“We decided to get involved because this is a science-based decision and we had our staff truth-test it,” said Jean Curtiss, a Missoula County commissioner. “This area is such a unique, intact ecosystem, with all the plants and animals there that were there when Lewis and Clark came through.”

During a news conference Tuesday, representatives from some of those groups said the logging, burning and road treatments are direly needed to restore forest health and create a better habitat for wild animals that include endangered lynx, bull trout and grizzly bear, while at the same time lessening the threat of wildfires near communities.

“In the summer of 2007, we had the Jocko Lakes fire that covered 31,000 acres and cost $40 million,” said Frank Maradeo, the Seeley Lake fire chief. “We evacuated 85 percent of the community during that fire. This project, the Colt Summit, is at the north end of our fire district.”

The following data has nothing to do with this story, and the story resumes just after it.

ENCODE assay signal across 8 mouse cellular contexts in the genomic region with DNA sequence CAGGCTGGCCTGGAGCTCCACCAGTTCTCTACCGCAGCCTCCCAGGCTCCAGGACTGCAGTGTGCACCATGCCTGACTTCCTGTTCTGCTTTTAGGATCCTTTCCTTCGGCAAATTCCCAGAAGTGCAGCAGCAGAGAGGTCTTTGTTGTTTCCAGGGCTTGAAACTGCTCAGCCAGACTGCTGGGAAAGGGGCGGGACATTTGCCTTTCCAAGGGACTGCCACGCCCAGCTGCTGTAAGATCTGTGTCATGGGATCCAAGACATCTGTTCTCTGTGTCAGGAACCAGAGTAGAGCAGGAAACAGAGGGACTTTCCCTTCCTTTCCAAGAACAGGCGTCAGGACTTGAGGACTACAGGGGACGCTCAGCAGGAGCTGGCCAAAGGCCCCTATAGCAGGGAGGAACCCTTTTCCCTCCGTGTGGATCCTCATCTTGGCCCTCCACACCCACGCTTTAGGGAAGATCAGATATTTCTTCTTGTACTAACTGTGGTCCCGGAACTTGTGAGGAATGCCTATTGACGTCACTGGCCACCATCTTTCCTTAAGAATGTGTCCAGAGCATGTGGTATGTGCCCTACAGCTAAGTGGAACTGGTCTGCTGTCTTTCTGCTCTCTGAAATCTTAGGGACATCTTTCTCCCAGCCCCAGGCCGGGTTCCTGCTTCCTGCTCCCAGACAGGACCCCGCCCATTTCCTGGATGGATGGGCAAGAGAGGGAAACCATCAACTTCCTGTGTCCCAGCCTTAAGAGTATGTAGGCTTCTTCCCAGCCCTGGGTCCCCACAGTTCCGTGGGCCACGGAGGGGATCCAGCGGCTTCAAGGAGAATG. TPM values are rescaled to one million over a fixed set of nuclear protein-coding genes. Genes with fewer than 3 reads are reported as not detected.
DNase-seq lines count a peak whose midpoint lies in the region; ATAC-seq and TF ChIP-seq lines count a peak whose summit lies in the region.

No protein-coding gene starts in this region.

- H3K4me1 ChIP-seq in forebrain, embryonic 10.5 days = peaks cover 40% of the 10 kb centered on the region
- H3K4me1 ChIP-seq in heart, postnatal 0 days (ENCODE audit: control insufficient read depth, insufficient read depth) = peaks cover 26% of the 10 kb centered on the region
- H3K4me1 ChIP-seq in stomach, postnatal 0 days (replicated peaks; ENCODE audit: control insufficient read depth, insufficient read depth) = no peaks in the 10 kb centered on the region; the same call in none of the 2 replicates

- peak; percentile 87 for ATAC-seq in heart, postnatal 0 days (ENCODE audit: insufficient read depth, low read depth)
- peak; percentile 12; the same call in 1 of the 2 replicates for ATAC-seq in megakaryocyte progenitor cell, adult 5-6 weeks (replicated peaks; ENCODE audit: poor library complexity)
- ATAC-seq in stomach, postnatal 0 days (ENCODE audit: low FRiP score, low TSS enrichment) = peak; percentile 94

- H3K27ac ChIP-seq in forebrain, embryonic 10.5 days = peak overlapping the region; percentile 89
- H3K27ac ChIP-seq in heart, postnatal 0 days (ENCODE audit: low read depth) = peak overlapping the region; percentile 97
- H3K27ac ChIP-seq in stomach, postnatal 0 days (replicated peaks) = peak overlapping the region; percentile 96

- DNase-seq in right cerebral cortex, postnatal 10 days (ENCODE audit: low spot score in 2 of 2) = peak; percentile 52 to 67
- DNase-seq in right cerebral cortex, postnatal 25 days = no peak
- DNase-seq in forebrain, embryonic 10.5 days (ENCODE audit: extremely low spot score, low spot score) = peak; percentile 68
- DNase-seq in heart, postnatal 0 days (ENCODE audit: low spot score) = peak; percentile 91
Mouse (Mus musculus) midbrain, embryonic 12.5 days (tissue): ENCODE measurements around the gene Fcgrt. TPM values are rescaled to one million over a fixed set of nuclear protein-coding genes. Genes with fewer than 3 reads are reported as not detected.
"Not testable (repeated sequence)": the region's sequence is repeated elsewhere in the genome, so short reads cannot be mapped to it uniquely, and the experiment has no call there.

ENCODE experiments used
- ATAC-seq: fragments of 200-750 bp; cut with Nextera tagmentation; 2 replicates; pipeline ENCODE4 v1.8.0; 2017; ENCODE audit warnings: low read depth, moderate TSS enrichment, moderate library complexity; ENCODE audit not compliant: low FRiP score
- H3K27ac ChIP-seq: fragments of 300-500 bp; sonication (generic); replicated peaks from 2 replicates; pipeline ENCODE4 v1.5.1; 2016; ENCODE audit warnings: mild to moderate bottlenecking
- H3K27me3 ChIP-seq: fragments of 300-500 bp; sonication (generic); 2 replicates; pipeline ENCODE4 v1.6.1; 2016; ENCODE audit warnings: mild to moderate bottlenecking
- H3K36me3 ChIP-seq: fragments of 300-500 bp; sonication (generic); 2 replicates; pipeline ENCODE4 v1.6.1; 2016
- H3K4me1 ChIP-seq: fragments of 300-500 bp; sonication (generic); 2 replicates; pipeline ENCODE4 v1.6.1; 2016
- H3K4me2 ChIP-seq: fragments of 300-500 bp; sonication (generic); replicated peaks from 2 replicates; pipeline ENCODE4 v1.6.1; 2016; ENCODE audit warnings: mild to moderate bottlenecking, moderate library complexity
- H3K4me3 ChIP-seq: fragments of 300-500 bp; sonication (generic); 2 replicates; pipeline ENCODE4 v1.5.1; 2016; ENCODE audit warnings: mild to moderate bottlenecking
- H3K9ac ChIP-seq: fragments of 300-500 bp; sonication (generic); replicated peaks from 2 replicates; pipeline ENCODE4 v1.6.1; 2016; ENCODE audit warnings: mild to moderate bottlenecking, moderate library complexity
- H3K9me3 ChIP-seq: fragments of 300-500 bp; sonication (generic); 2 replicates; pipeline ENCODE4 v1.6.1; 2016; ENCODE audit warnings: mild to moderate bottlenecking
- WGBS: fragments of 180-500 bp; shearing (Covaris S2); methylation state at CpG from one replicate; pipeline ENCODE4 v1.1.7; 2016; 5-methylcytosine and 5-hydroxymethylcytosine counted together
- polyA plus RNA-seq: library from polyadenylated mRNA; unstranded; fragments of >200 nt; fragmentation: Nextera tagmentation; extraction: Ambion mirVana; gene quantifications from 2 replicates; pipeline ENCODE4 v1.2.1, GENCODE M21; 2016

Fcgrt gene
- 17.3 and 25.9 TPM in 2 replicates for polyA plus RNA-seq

They also pointed out that the project is a collaborative effort among a wide range of interests, including loggers, timber mills, environmental groups, community members and local, state and federal officials.

“What we are focused on doing is what’s best for the ground,” said Megan Birzell with the Wilderness Society. “There may be some cases where the best thing to do is to try to stop a project, but we think a better approach and one that’s more successful, rewarding and fulfilling is to seek positive solutions on the ground, recognizing there are places where active management is needed and is appropriate.”